Aircraft: Cessna 172. Injuries: 3 Fatal. Location: Cold Springs, Nev. Aircraft damage: Destroyed.
What reportedly happened: The pilot held an instrument rating and was flying the airplane for the owner, who did not hold an instrument rating, from the departure airport, where instrument meteorological conditions prevailed, to another airport, which was reported as under visual flight rules.
Forecast weather conditions along the route of flight called for areas of mountain obscuration and precipitation, including snow.
The pilot filed an IFR flight plan and was issued an IFR clearance. About 44 minutes into the flight, the pilot canceled the IFR clearance and continued the flight under VFR. About 16 minutes later, the pilot amended the flight’s destination to an airport that was along the route of flight, but closer than the original destination.
About 19 minutes after that, the air traffic controller told the pilot that radar service was terminated. About 1.5 hours after radar service was terminated, the airplane crashed in mountainous terrain at an elevation of about 6,400 feet MSL.
The wreckage and the damage was consistent with controlled flight into terrain.
The accident site was located along the route of flight beyond the amended destination and about 20 miles short of the original destination, indicating that the pilot had overflown the amended destination and may have been attempting to reach the original destination.
About 30 minutes before the accident, light rain and mountain top obscuration were reported in the vicinity of the original destination airport. At the time of the accident, the original destination airport was reporting cloud layers with bases about 6,300 and 6,800 feet MSL. Investigators speculated that given the forecast and reported weather conditions, it is likely that the pilot encountered IMC and was unable to see the terrain prior to the airplane colliding with it.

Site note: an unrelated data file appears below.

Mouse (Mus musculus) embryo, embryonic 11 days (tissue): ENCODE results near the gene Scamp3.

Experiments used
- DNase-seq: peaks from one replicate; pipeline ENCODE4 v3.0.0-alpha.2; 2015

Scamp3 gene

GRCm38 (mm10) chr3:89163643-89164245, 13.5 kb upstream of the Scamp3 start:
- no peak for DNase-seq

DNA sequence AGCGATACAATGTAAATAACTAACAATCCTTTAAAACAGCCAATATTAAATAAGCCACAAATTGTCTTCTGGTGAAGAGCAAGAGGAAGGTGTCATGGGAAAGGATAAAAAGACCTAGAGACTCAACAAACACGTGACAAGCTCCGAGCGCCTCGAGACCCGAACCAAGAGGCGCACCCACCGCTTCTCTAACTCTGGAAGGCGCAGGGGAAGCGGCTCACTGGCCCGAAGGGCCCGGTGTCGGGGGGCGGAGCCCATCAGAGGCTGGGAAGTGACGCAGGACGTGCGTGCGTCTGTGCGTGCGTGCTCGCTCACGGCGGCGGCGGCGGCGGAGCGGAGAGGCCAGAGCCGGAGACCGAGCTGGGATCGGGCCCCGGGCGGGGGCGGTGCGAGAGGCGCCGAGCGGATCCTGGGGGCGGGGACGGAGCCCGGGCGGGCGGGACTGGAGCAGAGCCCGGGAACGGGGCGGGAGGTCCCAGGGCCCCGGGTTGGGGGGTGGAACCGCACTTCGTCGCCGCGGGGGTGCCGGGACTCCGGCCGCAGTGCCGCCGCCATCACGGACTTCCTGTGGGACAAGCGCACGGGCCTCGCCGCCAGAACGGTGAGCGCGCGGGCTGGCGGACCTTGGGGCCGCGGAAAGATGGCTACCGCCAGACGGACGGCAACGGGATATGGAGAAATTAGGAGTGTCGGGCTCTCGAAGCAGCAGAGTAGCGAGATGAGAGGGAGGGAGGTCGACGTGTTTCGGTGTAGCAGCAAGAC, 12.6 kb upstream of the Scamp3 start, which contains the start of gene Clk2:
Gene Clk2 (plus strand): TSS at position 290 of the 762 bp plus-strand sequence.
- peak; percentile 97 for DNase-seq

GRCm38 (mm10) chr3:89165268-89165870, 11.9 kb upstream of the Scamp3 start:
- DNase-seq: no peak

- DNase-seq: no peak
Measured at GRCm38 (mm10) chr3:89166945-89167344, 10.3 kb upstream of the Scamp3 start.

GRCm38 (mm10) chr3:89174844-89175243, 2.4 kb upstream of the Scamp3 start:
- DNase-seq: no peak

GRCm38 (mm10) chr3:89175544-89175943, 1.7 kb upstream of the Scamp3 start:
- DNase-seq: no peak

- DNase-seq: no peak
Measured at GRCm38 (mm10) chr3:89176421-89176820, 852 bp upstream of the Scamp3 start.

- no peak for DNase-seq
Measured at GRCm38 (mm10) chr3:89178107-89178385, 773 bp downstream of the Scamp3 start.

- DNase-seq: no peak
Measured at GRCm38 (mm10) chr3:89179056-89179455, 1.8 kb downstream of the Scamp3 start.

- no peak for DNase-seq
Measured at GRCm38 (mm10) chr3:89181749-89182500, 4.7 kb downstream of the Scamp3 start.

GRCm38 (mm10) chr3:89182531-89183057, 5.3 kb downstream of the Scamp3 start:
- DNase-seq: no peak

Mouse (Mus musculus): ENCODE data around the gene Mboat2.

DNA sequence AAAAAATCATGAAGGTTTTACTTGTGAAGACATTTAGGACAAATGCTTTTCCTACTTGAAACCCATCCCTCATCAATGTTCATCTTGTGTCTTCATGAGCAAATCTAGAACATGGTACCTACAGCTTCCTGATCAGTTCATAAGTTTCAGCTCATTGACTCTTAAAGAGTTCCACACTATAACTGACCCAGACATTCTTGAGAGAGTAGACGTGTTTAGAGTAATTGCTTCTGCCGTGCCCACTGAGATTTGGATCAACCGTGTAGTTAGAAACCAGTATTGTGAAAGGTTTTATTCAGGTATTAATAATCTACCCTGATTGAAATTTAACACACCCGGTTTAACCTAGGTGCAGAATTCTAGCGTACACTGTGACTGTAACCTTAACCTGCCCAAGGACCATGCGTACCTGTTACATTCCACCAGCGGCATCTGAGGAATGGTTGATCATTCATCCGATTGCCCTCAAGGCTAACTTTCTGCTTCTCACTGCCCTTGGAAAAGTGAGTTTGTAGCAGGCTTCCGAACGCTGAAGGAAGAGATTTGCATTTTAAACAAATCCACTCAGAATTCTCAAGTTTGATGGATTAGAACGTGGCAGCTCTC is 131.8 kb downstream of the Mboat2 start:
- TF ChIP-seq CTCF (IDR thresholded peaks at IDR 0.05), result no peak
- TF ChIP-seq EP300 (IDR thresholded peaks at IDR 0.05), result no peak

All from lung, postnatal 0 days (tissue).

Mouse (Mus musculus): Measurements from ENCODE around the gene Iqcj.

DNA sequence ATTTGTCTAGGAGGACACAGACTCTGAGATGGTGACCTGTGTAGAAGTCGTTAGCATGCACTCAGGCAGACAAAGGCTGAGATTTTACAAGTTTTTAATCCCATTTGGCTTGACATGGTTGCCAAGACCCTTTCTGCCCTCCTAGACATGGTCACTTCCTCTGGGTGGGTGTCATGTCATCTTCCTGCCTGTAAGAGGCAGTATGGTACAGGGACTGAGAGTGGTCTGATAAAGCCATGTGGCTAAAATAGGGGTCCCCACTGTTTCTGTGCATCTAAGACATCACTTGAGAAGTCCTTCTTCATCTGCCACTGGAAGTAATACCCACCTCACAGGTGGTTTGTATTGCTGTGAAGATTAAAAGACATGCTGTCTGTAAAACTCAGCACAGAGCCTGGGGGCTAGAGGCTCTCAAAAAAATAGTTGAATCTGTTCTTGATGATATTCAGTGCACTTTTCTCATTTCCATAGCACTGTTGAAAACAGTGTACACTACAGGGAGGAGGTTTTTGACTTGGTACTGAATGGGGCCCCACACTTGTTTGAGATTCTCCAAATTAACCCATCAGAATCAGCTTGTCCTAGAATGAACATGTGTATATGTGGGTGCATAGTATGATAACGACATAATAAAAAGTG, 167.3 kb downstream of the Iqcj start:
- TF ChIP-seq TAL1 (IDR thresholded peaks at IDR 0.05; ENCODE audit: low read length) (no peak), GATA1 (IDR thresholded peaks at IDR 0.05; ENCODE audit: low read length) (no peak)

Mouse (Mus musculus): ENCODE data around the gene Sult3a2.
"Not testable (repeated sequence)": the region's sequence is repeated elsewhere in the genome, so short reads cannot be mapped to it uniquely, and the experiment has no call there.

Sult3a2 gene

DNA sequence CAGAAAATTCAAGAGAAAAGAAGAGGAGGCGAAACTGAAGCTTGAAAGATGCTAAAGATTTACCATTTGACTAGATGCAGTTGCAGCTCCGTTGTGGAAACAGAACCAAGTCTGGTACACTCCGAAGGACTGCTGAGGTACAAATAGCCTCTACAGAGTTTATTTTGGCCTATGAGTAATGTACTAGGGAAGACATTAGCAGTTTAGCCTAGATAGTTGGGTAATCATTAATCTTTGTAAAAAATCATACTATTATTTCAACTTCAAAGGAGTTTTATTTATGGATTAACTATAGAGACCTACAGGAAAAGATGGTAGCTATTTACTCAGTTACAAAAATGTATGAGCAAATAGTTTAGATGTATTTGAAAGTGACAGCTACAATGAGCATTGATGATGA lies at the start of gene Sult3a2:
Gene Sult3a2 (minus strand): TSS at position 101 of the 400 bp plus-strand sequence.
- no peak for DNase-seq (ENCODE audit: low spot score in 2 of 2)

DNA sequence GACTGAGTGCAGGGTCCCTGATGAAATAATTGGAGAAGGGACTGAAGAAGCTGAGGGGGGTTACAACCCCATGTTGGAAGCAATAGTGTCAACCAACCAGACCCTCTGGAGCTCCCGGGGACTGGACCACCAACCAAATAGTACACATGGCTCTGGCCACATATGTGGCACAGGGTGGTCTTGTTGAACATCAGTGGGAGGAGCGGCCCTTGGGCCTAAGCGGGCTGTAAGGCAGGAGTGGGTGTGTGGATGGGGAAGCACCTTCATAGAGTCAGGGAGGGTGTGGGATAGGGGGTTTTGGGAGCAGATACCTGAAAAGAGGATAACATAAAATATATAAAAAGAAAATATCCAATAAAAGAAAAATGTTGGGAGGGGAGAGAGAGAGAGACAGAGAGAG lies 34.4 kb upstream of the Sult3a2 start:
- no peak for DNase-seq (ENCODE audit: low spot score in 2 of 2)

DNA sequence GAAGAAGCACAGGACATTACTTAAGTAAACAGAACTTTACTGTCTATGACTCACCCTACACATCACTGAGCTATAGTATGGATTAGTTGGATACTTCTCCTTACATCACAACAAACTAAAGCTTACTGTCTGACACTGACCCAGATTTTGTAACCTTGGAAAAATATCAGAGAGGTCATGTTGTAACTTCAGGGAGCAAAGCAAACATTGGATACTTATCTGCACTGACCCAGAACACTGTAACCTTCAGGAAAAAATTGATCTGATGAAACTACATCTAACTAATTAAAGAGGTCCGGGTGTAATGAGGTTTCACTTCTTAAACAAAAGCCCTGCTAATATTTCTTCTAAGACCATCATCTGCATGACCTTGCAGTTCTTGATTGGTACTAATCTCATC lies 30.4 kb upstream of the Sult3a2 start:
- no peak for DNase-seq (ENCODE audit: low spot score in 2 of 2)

The toxicology report for the pilot showed positive results for amphetamine, methamphetamine, and trimethoprim, an antibiotic used to treat infections. However, it could not be determined from available samples when the amphetamine and methamphetamine had been ingested, and, therefore, whether they would have impaired the pilot’s performance.
Review of the pilot’s medical records indicated that he had diabetes, and, one day prior to the accident, he had been treated for a skin infection. It is possible that the pilot was distracted by his medical condition and that this may have impaired his performance and contributed to his decision to continue the VFR flight into deteriorating weather conditions.
Probable cause: The pilot’s continued VFR flight into instrument meteorological conditions, which resulted in a controlled collision with terrain.
NTSB Identification: WPR11FA241
This May 2011 accident report is provided by the National Transportation Safety Board. Published as an educational tool, it is intended to help pilots learn from the misfortunes of others.